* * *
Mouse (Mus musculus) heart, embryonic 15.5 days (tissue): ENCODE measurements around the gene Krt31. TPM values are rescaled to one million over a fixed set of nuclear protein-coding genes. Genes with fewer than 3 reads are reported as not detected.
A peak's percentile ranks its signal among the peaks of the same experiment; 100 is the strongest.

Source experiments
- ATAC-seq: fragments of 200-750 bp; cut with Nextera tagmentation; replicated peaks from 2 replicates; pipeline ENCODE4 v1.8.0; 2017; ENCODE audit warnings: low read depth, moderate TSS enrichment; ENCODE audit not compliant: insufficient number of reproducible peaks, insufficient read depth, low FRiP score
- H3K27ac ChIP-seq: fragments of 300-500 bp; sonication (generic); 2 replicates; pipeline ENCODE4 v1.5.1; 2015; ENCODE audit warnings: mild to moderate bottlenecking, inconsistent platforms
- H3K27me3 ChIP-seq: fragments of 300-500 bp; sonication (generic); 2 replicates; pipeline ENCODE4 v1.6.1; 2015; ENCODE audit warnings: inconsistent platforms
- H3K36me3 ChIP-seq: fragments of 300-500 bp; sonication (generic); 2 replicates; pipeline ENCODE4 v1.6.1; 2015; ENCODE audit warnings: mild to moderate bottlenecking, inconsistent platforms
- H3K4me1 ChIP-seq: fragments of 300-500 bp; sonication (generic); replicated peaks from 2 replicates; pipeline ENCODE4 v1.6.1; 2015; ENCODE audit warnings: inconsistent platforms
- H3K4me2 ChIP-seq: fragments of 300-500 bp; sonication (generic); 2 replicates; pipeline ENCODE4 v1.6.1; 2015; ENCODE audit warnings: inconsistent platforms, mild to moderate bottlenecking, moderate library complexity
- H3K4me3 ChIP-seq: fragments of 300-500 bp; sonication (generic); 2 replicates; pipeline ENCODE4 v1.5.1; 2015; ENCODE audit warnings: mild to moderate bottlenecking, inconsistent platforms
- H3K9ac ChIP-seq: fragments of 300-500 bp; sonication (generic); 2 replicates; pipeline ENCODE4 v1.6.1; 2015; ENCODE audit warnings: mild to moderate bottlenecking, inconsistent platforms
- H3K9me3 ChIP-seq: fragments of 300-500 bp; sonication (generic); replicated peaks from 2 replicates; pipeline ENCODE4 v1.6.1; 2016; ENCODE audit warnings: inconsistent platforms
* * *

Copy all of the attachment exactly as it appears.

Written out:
Mouse (Mus musculus) heart, embryonic 15.5 days (tissue): ENCODE measurements around the gene Krt31. TPM values are rescaled to one million over a fixed set of nuclear protein-coding genes. Genes with fewer than 3 reads are reported as not detected.
A peak's percentile ranks its signal among the peaks of the same experiment; 100 is the strongest.

Source experiments
- ATAC-seq: fragments of 200-750 bp; cut with Nextera tagmentation; replicated peaks from 2 replicates; pipeline ENCODE4 v1.8.0; 2017; ENCODE audit warnings: low read depth, moderate TSS enrichment; ENCODE audit not compliant: insufficient number of reproducible peaks, insufficient read depth, low FRiP score
- H3K27ac ChIP-seq: fragments of 300-500 bp; sonication (generic); 2 replicates; pipeline ENCODE4 v1.5.1; 2015; ENCODE audit warnings: mild to moderate bottlenecking, inconsistent platforms
- H3K27me3 ChIP-seq: fragments of 300-500 bp; sonication (generic); 2 replicates; pipeline ENCODE4 v1.6.1; 2015; ENCODE audit warnings: inconsistent platforms
- H3K36me3 ChIP-seq: fragments of 300-500 bp; sonication (generic); 2 replicates; pipeline ENCODE4 v1.6.1; 2015; ENCODE audit warnings: mild to moderate bottlenecking, inconsistent platforms
- H3K4me1 ChIP-seq: fragments of 300-500 bp; sonication (generic); replicated peaks from 2 replicates; pipeline ENCODE4 v1.6.1; 2015; ENCODE audit warnings: inconsistent platforms
- H3K4me2 ChIP-seq: fragments of 300-500 bp; sonication (generic); 2 replicates; pipeline ENCODE4 v1.6.1; 2015; ENCODE audit warnings: inconsistent platforms, mild to moderate bottlenecking, moderate library complexity
- H3K4me3 ChIP-seq: fragments of 300-500 bp; sonication (generic); 2 replicates; pipeline ENCODE4 v1.5.1; 2015; ENCODE audit warnings: mild to moderate bottlenecking, inconsistent platforms
- H3K9ac ChIP-seq: fragments of 300-500 bp; sonication (generic); 2 replicates; pipeline ENCODE4 v1.6.1; 2015; ENCODE audit warnings: mild to moderate bottlenecking, inconsistent platforms
- H3K9me3 ChIP-seq: fragments of 300-500 bp; sonication (generic); replicated peaks from 2 replicates; pipeline ENCODE4 v1.6.1; 2016; ENCODE audit warnings: inconsistent platforms